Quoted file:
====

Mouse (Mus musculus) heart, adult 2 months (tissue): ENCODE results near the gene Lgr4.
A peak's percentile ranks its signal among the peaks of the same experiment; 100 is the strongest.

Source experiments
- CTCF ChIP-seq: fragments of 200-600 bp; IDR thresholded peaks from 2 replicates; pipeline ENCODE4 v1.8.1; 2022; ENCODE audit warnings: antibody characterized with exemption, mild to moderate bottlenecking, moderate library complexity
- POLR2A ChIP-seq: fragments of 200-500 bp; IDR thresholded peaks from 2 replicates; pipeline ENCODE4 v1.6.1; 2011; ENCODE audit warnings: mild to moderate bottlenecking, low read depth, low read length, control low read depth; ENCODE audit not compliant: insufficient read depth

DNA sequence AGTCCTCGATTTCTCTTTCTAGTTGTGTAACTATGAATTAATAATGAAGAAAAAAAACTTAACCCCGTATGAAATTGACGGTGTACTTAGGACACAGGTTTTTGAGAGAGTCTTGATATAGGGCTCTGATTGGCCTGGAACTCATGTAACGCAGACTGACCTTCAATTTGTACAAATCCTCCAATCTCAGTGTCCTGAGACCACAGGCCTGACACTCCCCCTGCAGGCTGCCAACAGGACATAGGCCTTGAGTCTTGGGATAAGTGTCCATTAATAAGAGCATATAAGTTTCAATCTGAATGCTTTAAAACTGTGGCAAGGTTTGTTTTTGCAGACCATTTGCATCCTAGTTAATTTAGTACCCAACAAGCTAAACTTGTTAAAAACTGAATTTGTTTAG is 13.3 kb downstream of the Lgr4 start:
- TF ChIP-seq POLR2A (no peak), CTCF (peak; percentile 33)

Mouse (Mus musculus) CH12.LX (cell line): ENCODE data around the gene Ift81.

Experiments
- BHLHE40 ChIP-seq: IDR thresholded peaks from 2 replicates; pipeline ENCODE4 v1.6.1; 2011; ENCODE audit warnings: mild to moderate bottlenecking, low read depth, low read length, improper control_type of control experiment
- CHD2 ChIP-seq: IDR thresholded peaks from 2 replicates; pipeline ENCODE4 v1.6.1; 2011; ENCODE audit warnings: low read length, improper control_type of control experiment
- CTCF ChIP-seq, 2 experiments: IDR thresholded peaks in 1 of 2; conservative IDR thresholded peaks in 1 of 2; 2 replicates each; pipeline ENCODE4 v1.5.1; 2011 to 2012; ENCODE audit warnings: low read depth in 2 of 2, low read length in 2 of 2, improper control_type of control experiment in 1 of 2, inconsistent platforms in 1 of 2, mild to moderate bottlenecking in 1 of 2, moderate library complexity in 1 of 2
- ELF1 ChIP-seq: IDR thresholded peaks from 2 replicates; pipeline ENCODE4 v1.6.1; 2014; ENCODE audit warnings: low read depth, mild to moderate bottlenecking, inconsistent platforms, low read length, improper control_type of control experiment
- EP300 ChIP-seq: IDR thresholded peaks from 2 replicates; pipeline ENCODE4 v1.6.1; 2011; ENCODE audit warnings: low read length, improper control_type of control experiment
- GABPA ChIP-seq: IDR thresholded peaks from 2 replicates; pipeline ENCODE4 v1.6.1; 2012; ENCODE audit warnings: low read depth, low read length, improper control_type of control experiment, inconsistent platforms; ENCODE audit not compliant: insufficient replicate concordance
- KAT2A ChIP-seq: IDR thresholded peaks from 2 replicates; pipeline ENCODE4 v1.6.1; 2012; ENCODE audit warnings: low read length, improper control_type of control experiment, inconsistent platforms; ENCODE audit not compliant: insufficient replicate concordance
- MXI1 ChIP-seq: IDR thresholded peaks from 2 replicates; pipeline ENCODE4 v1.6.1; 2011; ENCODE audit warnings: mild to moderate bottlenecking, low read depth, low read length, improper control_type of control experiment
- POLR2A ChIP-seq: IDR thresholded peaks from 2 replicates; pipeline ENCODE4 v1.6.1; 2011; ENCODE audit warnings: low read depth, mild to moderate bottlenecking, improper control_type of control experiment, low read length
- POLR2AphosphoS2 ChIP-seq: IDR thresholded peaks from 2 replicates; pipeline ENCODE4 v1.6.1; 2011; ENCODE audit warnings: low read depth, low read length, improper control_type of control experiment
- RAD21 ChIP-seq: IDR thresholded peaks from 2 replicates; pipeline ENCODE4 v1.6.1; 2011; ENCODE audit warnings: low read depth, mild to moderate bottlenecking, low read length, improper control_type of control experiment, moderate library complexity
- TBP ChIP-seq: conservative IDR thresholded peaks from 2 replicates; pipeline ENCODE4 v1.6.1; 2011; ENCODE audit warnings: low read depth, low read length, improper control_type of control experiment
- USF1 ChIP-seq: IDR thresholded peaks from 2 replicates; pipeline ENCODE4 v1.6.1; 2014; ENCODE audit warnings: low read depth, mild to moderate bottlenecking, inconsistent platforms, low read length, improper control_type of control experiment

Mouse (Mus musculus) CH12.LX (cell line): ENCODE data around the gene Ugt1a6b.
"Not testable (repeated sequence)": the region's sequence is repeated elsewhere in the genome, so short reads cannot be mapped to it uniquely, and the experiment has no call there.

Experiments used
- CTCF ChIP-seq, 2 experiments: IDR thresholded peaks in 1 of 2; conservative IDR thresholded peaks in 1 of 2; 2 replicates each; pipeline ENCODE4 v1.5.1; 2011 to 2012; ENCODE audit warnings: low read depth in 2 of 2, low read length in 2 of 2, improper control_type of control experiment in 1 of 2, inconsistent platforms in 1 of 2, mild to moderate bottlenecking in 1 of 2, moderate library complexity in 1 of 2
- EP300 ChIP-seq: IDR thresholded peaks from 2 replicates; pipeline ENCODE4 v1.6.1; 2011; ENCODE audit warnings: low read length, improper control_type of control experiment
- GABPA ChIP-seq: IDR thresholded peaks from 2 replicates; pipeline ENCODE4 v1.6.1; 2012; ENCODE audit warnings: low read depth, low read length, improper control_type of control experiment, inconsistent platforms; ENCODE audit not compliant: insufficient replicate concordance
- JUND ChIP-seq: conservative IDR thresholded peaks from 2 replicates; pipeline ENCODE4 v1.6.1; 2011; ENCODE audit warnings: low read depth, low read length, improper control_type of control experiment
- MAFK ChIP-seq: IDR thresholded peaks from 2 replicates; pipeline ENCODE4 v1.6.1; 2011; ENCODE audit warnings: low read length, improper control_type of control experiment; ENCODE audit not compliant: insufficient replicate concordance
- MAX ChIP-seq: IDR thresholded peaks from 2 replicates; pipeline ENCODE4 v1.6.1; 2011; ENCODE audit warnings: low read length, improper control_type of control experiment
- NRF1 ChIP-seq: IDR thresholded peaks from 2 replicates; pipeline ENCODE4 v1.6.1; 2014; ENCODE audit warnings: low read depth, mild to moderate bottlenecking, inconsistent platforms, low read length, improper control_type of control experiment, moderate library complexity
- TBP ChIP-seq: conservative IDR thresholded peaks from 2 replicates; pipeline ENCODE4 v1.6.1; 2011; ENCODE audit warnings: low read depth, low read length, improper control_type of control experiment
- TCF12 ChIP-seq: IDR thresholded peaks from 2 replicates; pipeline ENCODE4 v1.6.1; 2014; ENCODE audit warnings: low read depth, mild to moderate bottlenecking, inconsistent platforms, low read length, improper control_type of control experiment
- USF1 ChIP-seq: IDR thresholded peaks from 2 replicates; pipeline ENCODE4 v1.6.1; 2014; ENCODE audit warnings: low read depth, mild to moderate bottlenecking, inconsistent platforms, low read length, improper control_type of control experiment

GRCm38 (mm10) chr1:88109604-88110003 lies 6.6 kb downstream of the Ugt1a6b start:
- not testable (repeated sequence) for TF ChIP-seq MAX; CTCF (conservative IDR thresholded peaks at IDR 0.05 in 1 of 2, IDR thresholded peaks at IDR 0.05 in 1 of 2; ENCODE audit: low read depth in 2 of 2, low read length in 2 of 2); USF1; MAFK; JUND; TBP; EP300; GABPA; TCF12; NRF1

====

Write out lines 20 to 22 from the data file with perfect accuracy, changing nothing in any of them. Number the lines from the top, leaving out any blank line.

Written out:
- RAD21 ChIP-seq: IDR thresholded peaks from 2 replicates; pipeline ENCODE4 v1.6.1; 2011; ENCODE audit warnings: low read depth, mild to moderate bottlenecking, low read length, improper control_type of control experiment, moderate library complexity
- TBP ChIP-seq: conservative IDR thresholded peaks from 2 replicates; pipeline ENCODE4 v1.6.1; 2011; ENCODE audit warnings: low read depth, low read length, improper control_type of control experiment
- USF1 ChIP-seq: IDR thresholded peaks from 2 replicates; pipeline ENCODE4 v1.6.1; 2014; ENCODE audit warnings: low read depth, mild to moderate bottlenecking, inconsistent platforms, low read length, improper control_type of control experiment